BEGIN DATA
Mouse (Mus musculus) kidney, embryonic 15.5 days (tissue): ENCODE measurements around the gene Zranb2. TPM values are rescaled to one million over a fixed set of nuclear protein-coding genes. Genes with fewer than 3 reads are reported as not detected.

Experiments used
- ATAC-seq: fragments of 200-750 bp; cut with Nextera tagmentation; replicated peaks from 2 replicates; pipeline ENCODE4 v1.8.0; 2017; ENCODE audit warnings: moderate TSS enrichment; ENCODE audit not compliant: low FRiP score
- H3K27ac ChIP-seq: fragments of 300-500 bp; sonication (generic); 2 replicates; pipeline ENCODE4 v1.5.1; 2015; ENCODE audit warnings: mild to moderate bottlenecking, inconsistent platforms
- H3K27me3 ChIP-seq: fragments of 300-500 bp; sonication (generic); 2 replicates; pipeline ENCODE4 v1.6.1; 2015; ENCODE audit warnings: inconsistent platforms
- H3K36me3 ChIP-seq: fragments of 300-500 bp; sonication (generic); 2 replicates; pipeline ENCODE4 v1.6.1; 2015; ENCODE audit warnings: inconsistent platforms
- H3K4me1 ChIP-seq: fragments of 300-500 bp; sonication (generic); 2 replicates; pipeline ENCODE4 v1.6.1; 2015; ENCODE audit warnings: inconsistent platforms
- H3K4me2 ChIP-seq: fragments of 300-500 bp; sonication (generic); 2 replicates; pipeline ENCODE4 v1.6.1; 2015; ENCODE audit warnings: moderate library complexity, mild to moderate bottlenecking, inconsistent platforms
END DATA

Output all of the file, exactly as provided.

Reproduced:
Mouse (Mus musculus) kidney, embryonic 15.5 days (tissue): ENCODE measurements around the gene Zranb2. TPM values are rescaled to one million over a fixed set of nuclear protein-coding genes. Genes with fewer than 3 reads are reported as not detected.

Experiments used
- ATAC-seq: fragments of 200-750 bp; cut with Nextera tagmentation; replicated peaks from 2 replicates; pipeline ENCODE4 v1.8.0; 2017; ENCODE audit warnings: moderate TSS enrichment; ENCODE audit not compliant: low FRiP score
- H3K27ac ChIP-seq: fragments of 300-500 bp; sonication (generic); 2 replicates; pipeline ENCODE4 v1.5.1; 2015; ENCODE audit warnings: mild to moderate bottlenecking, inconsistent platforms
- H3K27me3 ChIP-seq: fragments of 300-500 bp; sonication (generic); 2 replicates; pipeline ENCODE4 v1.6.1; 2015; ENCODE audit warnings: inconsistent platforms
- H3K36me3 ChIP-seq: fragments of 300-500 bp; sonication (generic); 2 replicates; pipeline ENCODE4 v1.6.1; 2015; ENCODE audit warnings: inconsistent platforms
- H3K4me1 ChIP-seq: fragments of 300-500 bp; sonication (generic); 2 replicates; pipeline ENCODE4 v1.6.1; 2015; ENCODE audit warnings: inconsistent platforms
- H3K4me2 ChIP-seq: fragments of 300-500 bp; sonication (generic); 2 replicates; pipeline ENCODE4 v1.6.1; 2015; ENCODE audit warnings: moderate library complexity, mild to moderate bottlenecking, inconsistent platforms